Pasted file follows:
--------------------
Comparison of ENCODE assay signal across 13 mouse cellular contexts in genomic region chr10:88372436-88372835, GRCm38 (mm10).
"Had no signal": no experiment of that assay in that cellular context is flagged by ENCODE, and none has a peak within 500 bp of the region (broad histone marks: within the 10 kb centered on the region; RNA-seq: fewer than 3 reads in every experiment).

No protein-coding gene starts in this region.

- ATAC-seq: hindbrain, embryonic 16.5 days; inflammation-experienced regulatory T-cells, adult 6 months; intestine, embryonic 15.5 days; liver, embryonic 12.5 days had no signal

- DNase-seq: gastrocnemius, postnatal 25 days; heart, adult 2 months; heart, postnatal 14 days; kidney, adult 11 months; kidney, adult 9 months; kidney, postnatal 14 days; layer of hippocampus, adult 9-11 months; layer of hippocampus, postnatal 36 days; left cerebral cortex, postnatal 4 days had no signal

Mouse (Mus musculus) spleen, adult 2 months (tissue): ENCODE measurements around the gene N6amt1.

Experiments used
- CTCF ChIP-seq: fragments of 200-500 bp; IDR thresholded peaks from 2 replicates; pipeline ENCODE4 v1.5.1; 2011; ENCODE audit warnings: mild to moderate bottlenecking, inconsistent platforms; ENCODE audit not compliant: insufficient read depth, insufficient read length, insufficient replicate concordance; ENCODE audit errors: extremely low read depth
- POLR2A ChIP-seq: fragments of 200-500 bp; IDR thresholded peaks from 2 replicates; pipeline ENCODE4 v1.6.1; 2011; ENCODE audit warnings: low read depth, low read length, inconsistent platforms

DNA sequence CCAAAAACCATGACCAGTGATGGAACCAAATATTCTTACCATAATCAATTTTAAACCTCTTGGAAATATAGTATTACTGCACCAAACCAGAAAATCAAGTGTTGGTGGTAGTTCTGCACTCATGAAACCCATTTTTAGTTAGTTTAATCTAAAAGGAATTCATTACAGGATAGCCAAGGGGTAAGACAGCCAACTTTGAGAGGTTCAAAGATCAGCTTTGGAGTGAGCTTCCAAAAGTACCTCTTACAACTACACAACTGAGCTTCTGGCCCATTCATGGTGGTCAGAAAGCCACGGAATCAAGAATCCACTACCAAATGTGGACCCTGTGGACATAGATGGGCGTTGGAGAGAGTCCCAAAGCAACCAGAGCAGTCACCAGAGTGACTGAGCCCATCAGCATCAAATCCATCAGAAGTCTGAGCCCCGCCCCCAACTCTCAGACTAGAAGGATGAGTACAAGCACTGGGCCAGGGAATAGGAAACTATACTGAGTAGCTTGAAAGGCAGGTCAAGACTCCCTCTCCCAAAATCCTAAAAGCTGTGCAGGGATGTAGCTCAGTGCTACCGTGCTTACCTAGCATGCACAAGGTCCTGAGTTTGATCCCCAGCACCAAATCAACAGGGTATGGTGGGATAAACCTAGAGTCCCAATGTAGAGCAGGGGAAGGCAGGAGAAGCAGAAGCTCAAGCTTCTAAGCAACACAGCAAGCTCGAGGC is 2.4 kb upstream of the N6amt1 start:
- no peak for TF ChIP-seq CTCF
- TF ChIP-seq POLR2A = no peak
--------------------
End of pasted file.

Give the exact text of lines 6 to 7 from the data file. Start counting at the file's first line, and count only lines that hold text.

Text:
Mouse (Mus musculus) spleen, adult 2 months (tissue): ENCODE measurements around the gene N6amt1.

Experiments used